This year’s Academy Awards could be decided by a few votes among the Academy’s 9,000 or so members. And while a tie in any category is rare, it’s not unprecedented.
In 1969, the Best Actress category was host to the most spectacular tie in Oscar history, with two of the most famous performers of the twentieth century each winning the statuette. Here are the six times that ties have occurred since Oscar’s beginning.
1932: Best Actor — Fredric March in “Dr. Jekyll and Mr. Hyde” and Wallace Beery in “The Champ” • The 5th Annual Academy Awards were the occasion of Oscar’s first tie, if you could call it that. Actress Norma Shearer presented Best Actor to March, star of the imaginative horror adaptation “Dr. Jekyll and Mr. Hyde.” March accepted the prize, and then after “Grand Hotel” had won Best Picture and the ceremony was ending, a numbers-cruncher discovered that Beery had been only one vote behind March in the final tally. According to Academy rules of the time, this meant Beery deserved a statuette too. Thus, the star of the boxing redemption story “The Champ” became exactly that.
1950: Best Documentary (Short Subject) — “A Chance to Live” and “So Much So Little” • One was a part of “The March of Time” newsreel footage produced by Time Inc., and the second was an animated documentary made by Bugs Bunny cartoonist Chuck Jones. The Oscar tie has been largely forgotten, and wasn’t even newsworthy at the time, yet Jones’s film was recently resurrected as a meme to comment on the most debated issue in American life. It’s an unambiguous rallying cry for universal health care.
1969: Best Actress — Katharine Hepburn in “A Lion in Winter” and Barbra Streisand in “Funny Girl” • Ingrid Bergman was tasked with presenting Best Actress in 1969, and the accounting firm employee who handed her the envelope told her, “Make sure you read everything.” Streisand, then 26, walked to the stage hand-in-hand with Hepburn’s director Anthony Harvey. (Hepburn was absent for all four of her career Best Actress wins.) An intriguing wrinkle to the story emerged in the days after the Oscar ceremony. Academy president Gregory Peck admitted that an exception had been made to grant Streisand membership in the Academy in 1967. Membership is based on one’s credits in the industry, though “Funny Girl,” released in the fall of 1968, had been Streisand’s film debut. And so had Streisand not been fast-tracked into membership and (presumably) cast her ballot for herself, Hepburn would have won the Oscar. By one vote.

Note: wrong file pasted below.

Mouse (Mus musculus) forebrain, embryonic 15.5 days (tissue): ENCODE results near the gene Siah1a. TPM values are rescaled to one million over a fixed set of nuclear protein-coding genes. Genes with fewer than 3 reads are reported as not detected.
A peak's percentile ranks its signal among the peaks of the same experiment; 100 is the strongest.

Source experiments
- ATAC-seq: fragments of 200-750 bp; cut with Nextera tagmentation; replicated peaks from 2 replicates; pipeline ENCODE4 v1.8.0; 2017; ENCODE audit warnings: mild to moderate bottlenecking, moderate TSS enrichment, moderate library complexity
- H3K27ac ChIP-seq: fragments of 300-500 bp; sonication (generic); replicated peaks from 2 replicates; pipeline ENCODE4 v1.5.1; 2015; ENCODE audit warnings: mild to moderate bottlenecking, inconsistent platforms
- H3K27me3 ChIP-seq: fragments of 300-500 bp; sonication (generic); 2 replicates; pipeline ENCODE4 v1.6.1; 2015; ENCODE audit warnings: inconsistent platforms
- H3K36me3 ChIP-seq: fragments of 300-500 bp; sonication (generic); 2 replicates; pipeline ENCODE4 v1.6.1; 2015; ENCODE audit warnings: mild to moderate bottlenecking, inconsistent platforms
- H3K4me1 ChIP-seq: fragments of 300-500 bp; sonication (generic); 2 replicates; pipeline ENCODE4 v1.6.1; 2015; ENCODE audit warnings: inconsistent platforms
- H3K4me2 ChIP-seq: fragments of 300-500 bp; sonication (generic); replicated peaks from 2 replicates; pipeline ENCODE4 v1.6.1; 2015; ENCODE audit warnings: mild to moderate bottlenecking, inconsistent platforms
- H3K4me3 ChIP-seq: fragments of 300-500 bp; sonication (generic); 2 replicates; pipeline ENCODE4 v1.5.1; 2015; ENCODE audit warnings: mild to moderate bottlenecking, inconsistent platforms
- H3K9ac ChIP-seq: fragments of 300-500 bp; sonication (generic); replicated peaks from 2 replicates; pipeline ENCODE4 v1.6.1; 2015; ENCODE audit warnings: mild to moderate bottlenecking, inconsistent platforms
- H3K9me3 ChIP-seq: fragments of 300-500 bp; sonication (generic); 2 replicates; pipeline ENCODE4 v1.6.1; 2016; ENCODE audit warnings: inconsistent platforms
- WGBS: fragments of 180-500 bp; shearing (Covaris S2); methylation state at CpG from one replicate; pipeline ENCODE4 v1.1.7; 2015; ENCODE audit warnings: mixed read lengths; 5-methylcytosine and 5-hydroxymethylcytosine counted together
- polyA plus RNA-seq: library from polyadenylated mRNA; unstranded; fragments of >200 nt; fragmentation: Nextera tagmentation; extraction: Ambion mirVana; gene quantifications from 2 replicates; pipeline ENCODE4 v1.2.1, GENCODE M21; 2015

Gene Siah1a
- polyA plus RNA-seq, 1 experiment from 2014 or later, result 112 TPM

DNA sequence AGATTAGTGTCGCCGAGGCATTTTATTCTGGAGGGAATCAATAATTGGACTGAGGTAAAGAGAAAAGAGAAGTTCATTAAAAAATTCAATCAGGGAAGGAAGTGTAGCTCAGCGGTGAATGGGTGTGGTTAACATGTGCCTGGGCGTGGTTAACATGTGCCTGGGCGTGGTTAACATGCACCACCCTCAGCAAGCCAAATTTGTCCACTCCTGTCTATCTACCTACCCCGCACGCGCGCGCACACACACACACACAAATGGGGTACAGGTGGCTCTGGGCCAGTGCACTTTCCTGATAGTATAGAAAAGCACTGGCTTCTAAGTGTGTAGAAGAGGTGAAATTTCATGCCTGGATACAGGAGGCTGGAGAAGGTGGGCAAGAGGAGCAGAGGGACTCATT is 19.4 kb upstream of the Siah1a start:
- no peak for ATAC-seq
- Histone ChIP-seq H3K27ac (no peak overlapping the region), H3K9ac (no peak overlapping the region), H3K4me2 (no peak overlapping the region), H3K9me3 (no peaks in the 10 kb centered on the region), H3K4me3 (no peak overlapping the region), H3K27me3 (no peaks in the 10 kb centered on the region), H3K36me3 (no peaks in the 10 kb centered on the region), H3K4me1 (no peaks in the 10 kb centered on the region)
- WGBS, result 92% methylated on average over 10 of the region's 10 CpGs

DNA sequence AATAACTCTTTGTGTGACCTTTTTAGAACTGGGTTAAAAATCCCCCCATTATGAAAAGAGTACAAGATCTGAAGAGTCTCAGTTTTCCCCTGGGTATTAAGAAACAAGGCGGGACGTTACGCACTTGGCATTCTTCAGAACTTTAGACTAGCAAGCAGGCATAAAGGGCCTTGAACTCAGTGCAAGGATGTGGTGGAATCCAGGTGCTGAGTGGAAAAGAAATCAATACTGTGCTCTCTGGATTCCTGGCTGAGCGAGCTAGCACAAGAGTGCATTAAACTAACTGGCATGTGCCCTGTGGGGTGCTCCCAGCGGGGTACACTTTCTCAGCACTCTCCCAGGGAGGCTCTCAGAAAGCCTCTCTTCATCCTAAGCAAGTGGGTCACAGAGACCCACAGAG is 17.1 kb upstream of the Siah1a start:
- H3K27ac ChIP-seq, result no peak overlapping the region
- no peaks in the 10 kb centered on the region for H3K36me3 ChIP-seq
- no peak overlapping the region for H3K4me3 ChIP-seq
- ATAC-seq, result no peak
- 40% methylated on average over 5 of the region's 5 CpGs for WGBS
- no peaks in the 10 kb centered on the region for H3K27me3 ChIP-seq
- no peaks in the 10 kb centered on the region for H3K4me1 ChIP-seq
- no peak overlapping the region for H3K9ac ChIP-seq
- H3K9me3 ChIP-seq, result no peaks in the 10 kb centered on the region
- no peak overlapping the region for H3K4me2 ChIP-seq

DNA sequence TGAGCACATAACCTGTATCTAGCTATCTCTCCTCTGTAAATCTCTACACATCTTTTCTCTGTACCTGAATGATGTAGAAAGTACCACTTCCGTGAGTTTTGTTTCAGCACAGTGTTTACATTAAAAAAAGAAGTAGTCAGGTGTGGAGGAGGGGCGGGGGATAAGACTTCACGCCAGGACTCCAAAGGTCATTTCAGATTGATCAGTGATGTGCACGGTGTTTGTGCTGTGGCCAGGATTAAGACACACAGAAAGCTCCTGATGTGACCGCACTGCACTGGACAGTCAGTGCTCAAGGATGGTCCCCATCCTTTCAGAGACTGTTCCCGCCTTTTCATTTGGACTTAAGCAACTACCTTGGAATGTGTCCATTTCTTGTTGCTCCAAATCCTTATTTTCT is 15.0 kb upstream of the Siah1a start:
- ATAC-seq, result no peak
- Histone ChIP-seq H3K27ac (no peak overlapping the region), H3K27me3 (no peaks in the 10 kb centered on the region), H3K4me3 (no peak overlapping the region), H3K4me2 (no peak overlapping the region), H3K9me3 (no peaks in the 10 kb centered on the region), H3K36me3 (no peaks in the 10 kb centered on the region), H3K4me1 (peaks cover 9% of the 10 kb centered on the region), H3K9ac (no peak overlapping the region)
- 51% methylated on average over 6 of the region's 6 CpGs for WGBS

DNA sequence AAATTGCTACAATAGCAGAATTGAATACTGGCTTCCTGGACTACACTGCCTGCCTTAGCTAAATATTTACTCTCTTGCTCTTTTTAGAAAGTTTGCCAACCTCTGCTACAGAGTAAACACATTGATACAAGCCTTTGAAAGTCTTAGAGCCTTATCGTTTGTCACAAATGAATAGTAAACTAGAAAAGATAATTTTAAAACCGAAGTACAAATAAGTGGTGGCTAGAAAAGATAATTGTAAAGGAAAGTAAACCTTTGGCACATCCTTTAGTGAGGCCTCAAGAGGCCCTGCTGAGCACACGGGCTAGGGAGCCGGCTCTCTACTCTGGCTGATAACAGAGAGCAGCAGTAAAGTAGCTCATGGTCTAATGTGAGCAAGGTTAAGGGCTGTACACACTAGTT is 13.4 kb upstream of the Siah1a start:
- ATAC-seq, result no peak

1987: Best Documentary Feature —
“Artie Shaw: Time is All You’ve Got” and “Down and Out in America” • Nearly two decades later, Oprah Winfrey presided over the next Oscar tie, announcing the split between these two very different documentaries. “Artie Shaw” was about the famed jazz clarinetist, who had served and toured in the South Pacific during World War II, and “Down and Out” was a sensitive chronicle of poverty. Both were directed by women: “Artie Shaw” by Brigitte Berman, who has also made documentaries about Hugh Hefner and jazz great Bix Beiderbecke; and “Down and Out” by Lee Grant, who won Best Supporting Actress in 1976 for “Shampoo,” and remains the only Oscar-winning actor to direct an Oscar-winning documentary.
1995: Best Short Film (Live Action) — “Franz Kafka’s It’s a Wonderful Life” and “Trevor” • Two interesting footnotes from this 25-year-old tie still resonate today. The 23-minute “Franz Kafka’s It’s a Wonderful Life,” which starred 2019 Oscar nominee Richard E. Grant (“Can You Ever Forgive Me?”) as the “Metamorphosis” author, was directed by Peter Capaldi, who would become world famous later in front of the camera as the 12th incarnation of “Doctor Who.” And “Trevor,” about a gay teenager with fondness for Diana Ross, led in 1998 to the creation of The Trevor Project, now recognized as one of the leading LGBT organizations, focusing on suicide prevention among youth.
2013: Best Sound Editing —
“Zero Dark Thirty” and “Skyfall” • The most recent tie was revealed by Mark Wahlberg and his animated bear costar Ted in the now-defunct category of Best Sound Editing. Beginning in 2021, the two achievements (sound design and sound editing) have been merged into one award. But back in 2013, Kathryn Bigelow’s “Zero Dark Thirty” scored its sole Oscar from five nominations (including Best Picture) here, while the win for “Skyfall” gave it distinction as the only James Bond movie to net multiple Oscars, after also landing the prize for Adele’s popular title song.